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  is one of the oldest living traditions of martial training in the world, having its roots in the Dhanurveda, the ancient Indian science of warfare. Martial training and self-disciplining through a ritualistic and spiritual process of learning is synthesized in the Kalarippayat tradition that found its roots in Kerala, the southernmost state of India.  In Malayalam, the name kalarippayat means martial training inside a kalari or arena.
                         The word kalari signifying the training premises is derived from the Sanskrit term khaloorika that stands for ‘military training ground’.  Traditional palm leaf manuscripts available on Kalarippayat refer to the warrior sage Parasurama as the first guru of Kalarippayat.  It is said that Parasurama after retrieving the land of Kerala from the ocean, taught this martial art to his 21 disciples in order to protect the land and to maintain peace.

                         Though exact proofs of various stages of evolution of the Kalarippayat tradition are still being traced, available historical evidences show that the form as practiced today, evolved during the 9th through 12th centuries A.D in the Kerala society.  Travelogues of the 14th and 16th century travelers to Kerala like Duarte Barbosa and the popular ballads of northern Malabar describes Kalarippayat as an integral part of the medieval Kerala society as it played a vital role in the education of the youth and the training of the warriors.  During this period when Kerala consisted of several small feudal principalities in constant clashes, Kalarippayat as a highly developed martial training and physical culture system attained great prominence.  No village was without a kalari near the temple pond run by a known master who was respectfully addressed as the Gurukkal.

                         Being the forerunner of many performing traditions of Kerala, Kalarippayat has contributed greatly to the development of the well known classical and rural art forms like Kathakali, Theyyam and many other folk traditions.  The actor training process in Kathakali has drawn considerably from Kalarippayat in the methods of physical training and choreography in the methods of physical training and choreography where an actor uses his body as the basic medium of expression.  This concept of body training aimed at perfect psychophysical integration has attracted considerable interest from dance and acting circles in the western countries and the C.V.N.Kalari Sangham receives many students from these countries every year.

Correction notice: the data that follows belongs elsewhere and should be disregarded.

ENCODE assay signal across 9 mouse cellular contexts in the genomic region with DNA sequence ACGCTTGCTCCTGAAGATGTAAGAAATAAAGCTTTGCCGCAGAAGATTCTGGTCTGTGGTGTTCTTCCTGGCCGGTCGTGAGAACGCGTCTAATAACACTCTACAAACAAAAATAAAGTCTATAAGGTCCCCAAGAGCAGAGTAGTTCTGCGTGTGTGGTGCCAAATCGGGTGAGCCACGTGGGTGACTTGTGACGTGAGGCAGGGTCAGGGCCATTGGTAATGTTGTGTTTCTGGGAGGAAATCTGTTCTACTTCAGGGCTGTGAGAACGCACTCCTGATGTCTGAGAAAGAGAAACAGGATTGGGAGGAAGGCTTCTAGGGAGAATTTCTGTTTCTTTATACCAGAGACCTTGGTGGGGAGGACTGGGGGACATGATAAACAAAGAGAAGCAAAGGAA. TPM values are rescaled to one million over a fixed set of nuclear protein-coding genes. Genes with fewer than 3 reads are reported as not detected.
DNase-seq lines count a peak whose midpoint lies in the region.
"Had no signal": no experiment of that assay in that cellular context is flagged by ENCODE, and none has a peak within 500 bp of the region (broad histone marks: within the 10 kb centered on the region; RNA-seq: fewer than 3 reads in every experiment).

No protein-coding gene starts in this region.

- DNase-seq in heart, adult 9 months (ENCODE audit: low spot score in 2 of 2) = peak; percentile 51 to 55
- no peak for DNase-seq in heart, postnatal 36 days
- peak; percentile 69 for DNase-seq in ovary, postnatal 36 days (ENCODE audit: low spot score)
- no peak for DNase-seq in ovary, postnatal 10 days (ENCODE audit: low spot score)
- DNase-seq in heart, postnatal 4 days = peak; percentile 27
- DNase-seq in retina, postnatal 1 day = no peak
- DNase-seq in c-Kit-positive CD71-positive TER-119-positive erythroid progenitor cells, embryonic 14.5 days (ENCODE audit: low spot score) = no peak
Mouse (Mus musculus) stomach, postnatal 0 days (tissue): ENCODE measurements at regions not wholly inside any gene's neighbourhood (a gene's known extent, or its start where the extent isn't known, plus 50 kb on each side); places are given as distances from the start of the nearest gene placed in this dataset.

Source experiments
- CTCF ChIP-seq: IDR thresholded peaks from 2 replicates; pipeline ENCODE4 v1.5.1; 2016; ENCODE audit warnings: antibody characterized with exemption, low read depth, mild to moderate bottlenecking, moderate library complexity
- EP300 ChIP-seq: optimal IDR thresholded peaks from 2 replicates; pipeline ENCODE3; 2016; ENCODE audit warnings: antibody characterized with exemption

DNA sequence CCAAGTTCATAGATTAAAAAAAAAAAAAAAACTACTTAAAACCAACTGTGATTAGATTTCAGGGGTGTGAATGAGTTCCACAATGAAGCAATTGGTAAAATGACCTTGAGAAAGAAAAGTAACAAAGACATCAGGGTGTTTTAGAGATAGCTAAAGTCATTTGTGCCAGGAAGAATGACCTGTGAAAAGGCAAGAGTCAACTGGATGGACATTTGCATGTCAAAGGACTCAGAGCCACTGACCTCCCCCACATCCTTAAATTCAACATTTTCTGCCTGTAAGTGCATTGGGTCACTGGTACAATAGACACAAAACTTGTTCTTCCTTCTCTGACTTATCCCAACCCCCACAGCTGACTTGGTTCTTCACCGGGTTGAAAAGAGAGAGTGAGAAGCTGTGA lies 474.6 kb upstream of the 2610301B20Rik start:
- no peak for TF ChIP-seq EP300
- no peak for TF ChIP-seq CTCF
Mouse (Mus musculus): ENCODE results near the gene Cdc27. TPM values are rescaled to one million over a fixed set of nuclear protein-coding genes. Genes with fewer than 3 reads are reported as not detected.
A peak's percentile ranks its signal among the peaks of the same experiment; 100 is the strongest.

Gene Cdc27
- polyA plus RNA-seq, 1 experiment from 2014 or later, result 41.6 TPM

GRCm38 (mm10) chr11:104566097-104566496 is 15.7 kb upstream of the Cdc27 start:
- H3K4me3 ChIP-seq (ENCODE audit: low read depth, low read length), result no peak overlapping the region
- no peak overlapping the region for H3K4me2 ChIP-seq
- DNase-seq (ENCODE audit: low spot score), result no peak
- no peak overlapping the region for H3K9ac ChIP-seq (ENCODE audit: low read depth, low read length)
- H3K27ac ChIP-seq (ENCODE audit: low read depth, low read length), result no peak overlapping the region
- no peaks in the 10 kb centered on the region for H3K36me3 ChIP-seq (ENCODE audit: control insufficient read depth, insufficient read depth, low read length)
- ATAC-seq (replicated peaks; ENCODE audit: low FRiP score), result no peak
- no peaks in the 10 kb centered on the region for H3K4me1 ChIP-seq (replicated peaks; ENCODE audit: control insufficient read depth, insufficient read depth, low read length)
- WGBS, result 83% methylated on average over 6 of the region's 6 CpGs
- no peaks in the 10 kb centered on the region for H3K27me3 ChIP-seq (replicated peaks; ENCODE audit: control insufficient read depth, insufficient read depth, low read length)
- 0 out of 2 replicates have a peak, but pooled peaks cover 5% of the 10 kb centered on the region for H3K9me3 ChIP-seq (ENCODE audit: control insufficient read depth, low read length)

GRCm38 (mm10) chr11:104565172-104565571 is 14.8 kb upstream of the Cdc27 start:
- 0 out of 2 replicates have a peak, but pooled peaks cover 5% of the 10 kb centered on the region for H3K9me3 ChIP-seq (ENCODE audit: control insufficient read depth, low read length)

With the advent of the British rule in India, the law suppressed kalari’s and the practice of Kalarippayat was forbidden due to which Kalarippayat almost became extinct.  By the end of the last century, the life long and dedicated efforts of late Sri. Kottackal Kanaran Gurukkal, late Sri. C.V.Narayanan Nair and late Sri C.V.Balan Nair among other masters were instrumental in reviving this great heritage.  They gathered knowledge of the dying schools and popularized it by giving stage demonstrations of Kalarippayat and by establishing many salaries all over Kerala. The C.V.N. Kalari in Thiruvananthapuram was established in 1956 by Sri. C .V .Govindan Kutty Nair Gurukkal, following the line of his father Shri .C.V.Narayanan Nair has been engaged in preserving this great tradition in its true spirits and values the Sangham runs the traditional year round training centre at Thiruvananthapuram and organizes performances and workshops of Kalarippayat in many countries abroad and in India.  The teams from the C.V.N. Kalari Sangham has represented India in many prestigious international festivals like the festivals of India in the United Kingdom, France, USSR and China and also in many theatre and dance festivals in Japan, Germany, France and UK.  Sangham also organizes short performances or lecture demonstrations for interested groups inside the Kalari. 
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